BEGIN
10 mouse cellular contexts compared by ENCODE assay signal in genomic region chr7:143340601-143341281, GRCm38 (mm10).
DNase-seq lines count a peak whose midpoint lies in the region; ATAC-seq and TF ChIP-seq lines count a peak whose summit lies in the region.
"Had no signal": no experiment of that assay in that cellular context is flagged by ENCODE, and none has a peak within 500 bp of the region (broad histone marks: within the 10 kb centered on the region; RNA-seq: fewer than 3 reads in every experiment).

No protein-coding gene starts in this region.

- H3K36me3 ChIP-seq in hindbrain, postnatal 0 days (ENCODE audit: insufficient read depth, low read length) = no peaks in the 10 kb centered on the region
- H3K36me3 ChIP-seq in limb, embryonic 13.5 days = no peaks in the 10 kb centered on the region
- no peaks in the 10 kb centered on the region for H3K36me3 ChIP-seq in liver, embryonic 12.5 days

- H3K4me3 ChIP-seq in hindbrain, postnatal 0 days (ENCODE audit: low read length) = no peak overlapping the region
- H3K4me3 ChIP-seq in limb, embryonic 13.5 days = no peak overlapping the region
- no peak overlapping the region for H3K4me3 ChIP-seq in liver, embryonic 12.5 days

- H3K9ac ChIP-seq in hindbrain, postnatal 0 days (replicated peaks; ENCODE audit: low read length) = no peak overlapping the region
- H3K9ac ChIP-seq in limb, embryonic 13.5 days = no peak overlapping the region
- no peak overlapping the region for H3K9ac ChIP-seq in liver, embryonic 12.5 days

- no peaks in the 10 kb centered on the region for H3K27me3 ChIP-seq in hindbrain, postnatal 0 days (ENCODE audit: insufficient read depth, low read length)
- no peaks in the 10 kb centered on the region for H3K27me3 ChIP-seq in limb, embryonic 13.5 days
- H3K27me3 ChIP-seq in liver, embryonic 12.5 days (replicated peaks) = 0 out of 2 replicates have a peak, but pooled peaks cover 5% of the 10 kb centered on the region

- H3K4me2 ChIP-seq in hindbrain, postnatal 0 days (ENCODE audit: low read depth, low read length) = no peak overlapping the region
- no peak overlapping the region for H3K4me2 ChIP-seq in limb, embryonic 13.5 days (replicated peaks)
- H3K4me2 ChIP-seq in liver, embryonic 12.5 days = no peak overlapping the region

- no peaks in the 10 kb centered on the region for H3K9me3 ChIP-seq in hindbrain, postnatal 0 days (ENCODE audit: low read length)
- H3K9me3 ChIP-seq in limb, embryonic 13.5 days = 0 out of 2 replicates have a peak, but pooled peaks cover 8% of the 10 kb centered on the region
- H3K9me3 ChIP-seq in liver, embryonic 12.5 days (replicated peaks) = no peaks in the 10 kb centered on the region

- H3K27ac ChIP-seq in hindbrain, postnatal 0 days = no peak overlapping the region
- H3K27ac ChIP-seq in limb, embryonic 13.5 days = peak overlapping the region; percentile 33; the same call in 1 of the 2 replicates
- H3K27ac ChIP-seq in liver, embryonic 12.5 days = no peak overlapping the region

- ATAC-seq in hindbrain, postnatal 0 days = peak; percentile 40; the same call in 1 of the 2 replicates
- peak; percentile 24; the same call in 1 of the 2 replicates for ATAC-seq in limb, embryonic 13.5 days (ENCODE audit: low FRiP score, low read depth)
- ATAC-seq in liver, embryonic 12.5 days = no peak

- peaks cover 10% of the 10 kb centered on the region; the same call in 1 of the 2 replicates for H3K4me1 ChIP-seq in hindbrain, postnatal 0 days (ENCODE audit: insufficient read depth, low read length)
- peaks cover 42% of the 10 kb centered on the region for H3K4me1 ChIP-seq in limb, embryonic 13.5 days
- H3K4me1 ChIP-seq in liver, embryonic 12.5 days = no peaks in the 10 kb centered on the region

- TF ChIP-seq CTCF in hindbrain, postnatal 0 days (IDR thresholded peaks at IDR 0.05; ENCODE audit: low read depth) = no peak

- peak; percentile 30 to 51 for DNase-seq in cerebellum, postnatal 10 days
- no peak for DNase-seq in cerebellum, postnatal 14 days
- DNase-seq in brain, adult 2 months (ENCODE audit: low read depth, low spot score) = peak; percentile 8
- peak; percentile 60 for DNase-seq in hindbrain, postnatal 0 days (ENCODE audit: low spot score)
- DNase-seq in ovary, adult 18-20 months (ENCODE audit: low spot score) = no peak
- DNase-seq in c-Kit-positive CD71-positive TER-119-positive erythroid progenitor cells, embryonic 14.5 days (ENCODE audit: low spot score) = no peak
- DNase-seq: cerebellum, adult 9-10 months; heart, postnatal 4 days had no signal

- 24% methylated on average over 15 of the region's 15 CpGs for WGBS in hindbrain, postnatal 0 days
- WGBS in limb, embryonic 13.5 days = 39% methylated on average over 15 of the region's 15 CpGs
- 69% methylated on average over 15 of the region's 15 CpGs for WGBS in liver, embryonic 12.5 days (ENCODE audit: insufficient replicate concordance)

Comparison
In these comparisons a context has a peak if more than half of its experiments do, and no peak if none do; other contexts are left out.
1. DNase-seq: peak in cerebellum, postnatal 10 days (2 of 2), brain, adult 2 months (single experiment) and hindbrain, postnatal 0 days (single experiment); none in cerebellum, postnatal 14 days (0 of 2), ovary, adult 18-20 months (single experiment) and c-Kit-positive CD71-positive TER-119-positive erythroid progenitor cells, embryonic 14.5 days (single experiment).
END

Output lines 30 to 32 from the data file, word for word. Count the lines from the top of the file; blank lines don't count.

- peaks cover 42% of the 10 kb centered on the region for H3K4me1 ChIP-seq in limb, embryonic 13.5 days
- H3K4me1 ChIP-seq in liver, embryonic 12.5 days = no peaks in the 10 kb centered on the region

- TF ChIP-seq CTCF in hindbrain, postnatal 0 days (IDR thresholded peaks at IDR 0.05; ENCODE audit: low read depth) = no peak